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The snippet code as following is enable A20 for JOS. It has a problem which confuse for me. The "$0xdf" is a command, not data. It should be out to port 0x64, which is command port. In fact, It port to 0x60, which is data port. Here, exist two methods (Method 3.1 & Method 3.2) : http://www.brokenthorn.com/Resources/OSDev9.html

So, my question is : Why port to 0x60 (outb %al, %0x60) at last ?

seta20.1:
  inb     $0x64,%al               # Wait for not busy
  testb   $0x2,%al
  jnz     seta20.1

  movb    $0xd1,%al               # 0xd1 -> port 0x64
  outb    %al,$0x64                                                                                

seta20.2:
  inb     $0x64,%al               # Wait for not busy
  testb   $0x2,%al
  jnz     seta20.2

  movb    $0xdf,%al               # 0xdf -> port 0x60
  outb    %al,$0x60
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Yes, it's work. github.com/ych/6.828/blob/lab1/boot/boot.S –  Chi-Wai Juan Apr 2 '13 at 16:35
    
Turns out 0xdf is used to enable A20 (use 0xdd to disable). –  Jean Apr 2 '13 at 17:00

1 Answer 1

It seems to be a standard procedure. As said in my comment, port 0x60 is keyboard-related. But it is not its sole function.

Classical A20 control, via the keyboard controller

The output port of the keyboard controller has a number of functions. Bit 0 is used to reset the CPU (go to real mode) - a reset happens when bit 0 is 0. Bit 1 is used to control A20 - it is enabled when bit 1 is 1, disabled when bit 1 is 0. One sets the output port of the keyboard controller by first writing 0xd1 to port 0x64, and the the desired value of the output port to port 0x60. One usually sees the values 0xdd and 0xdf used to disable/enable A20. Thus:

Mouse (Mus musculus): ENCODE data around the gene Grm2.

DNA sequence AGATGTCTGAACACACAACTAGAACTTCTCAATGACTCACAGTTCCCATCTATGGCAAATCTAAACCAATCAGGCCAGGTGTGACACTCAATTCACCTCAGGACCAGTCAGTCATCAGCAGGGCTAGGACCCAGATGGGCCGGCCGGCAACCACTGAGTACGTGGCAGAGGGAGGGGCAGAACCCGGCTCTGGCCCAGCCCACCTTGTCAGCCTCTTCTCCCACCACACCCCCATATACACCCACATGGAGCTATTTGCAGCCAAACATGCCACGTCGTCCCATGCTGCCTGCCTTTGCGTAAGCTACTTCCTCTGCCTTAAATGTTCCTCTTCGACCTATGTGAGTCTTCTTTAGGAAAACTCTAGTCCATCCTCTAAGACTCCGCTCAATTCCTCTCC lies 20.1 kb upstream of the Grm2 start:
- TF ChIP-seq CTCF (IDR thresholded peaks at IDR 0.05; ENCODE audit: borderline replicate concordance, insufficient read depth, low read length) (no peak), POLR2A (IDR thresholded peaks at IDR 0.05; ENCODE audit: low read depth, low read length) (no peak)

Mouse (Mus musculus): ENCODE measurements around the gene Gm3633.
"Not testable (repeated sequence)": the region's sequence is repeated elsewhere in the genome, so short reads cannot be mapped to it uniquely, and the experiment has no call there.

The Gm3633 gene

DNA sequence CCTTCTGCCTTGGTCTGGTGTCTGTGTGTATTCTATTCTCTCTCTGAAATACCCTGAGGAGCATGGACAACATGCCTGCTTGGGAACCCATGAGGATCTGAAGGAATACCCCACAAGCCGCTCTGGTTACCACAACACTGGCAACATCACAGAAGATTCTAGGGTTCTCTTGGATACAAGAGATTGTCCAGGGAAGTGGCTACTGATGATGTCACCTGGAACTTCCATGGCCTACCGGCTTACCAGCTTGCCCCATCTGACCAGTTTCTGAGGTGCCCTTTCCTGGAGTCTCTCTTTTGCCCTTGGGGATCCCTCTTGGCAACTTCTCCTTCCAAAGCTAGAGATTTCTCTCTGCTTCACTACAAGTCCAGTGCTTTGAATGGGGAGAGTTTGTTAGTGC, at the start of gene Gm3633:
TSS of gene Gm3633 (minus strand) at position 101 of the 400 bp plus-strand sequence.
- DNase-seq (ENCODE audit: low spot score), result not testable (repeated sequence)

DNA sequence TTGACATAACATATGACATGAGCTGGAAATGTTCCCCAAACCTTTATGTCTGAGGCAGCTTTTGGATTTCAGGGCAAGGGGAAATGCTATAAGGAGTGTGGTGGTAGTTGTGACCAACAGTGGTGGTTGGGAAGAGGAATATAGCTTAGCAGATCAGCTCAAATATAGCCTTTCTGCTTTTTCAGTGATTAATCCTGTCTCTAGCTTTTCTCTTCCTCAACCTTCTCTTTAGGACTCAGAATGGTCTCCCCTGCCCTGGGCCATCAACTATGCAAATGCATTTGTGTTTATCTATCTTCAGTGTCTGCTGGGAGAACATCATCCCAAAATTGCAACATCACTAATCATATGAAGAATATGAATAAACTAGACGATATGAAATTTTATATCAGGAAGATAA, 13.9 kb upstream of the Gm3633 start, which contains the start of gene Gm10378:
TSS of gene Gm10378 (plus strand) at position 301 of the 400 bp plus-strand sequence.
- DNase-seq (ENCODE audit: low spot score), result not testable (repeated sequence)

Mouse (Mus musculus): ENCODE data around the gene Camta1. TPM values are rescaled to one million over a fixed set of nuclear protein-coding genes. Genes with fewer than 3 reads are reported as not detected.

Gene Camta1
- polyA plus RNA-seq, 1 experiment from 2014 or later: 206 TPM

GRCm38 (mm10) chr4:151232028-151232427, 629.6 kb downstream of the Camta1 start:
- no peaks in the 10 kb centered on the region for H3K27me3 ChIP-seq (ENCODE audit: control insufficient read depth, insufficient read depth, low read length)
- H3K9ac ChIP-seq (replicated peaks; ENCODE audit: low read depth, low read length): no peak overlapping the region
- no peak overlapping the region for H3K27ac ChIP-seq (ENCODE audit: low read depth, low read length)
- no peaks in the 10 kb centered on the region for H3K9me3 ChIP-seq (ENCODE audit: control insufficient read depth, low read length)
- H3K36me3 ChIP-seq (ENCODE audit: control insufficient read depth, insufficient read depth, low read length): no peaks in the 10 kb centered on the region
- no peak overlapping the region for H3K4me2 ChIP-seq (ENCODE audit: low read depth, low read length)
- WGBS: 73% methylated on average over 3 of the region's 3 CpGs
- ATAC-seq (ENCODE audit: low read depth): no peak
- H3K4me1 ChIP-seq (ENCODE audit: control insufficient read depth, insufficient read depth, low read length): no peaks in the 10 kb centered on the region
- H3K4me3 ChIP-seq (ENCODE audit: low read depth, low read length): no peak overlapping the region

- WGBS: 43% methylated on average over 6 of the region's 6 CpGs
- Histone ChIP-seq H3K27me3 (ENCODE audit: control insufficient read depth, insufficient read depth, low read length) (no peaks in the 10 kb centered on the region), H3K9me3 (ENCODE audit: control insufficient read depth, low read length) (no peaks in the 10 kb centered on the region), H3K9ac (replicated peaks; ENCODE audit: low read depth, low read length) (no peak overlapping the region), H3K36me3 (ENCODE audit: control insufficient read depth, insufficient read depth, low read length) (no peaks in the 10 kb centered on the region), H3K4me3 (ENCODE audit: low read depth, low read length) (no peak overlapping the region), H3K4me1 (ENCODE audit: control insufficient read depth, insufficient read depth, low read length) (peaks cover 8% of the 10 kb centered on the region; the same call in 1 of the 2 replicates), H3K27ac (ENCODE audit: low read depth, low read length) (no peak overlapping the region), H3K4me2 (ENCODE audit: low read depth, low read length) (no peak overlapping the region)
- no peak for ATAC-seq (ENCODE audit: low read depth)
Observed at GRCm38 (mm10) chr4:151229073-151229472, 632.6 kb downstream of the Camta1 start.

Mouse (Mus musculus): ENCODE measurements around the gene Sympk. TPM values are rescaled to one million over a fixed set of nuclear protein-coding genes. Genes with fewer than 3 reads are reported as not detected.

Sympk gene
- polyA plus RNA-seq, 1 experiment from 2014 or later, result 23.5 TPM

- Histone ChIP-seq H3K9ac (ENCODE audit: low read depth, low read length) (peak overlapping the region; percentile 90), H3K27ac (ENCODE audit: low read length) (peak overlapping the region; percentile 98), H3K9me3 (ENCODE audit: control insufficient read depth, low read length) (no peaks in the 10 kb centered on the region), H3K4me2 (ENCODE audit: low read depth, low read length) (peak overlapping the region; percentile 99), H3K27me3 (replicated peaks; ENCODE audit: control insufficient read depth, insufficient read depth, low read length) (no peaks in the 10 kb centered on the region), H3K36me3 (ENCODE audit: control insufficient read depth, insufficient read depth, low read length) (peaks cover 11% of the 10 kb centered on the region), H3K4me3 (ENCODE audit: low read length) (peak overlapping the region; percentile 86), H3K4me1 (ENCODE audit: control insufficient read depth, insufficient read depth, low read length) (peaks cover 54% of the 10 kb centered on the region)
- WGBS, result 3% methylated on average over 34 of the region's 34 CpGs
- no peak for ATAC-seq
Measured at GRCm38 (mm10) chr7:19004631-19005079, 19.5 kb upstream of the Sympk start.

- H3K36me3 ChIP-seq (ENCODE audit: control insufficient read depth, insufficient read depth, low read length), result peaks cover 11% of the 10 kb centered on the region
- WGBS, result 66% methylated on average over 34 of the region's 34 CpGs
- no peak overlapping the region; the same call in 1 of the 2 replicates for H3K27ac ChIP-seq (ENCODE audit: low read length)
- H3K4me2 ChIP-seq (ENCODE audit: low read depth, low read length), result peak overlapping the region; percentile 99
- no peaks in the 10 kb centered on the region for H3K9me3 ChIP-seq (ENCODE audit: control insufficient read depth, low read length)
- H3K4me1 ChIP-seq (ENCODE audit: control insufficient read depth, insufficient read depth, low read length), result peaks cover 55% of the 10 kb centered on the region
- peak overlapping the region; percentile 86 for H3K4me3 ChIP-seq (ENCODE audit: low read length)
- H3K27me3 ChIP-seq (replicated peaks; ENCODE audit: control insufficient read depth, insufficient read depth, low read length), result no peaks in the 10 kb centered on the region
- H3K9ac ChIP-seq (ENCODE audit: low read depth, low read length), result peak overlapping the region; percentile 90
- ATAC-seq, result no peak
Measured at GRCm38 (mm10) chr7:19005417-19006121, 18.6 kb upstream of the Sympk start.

call    empty_8042
mov     al,#0xd1                ! command write
out     #0x64,al
call    empty_8042
mov     al,#0xdf                ! A20 on
out     #0x60,al
call    empty_8042

Source: A20 - a pain from the past

share|improve this answer
    
Thanks.Here, it's picture for KBC. aodfaq.wikispaces.com/mkbc The port 0x60 is Data Port, 0xD1 and 0xDF is a command, not Data. So, my question become that "Why send the Command (0xD1, 0xDF, 0xDD) to the Data Port (0x60)? It should be Command Port (0x64)." –  Chi-Wai Juan Apr 2 '13 at 17:06
    
@Gapry 0xDD, sent to port 0x60 is used to disable A20. 0xDF is to enable it. As for 0xD1, I do not know. Why port 0x60? It is in the answer: The output port of the keyboard controller has a number of functions. Bit 0 is used to reset the CPU (go to real mode)… [ ... ] One usually sees the values 0xdd and 0xdf used to disable/enable A20. So, it should not be the port 0x64, but the port 0x60 (keyboard) indeed. In your picture, in front of port 0x60 one reads out -> A20 gate. The instruction matches this scheme: out #0x60,al –  Jean Apr 2 '13 at 17:12
    
Thanks. :-) It seems to help me to understand deeply –  Chi-Wai Juan Apr 2 '13 at 17:25

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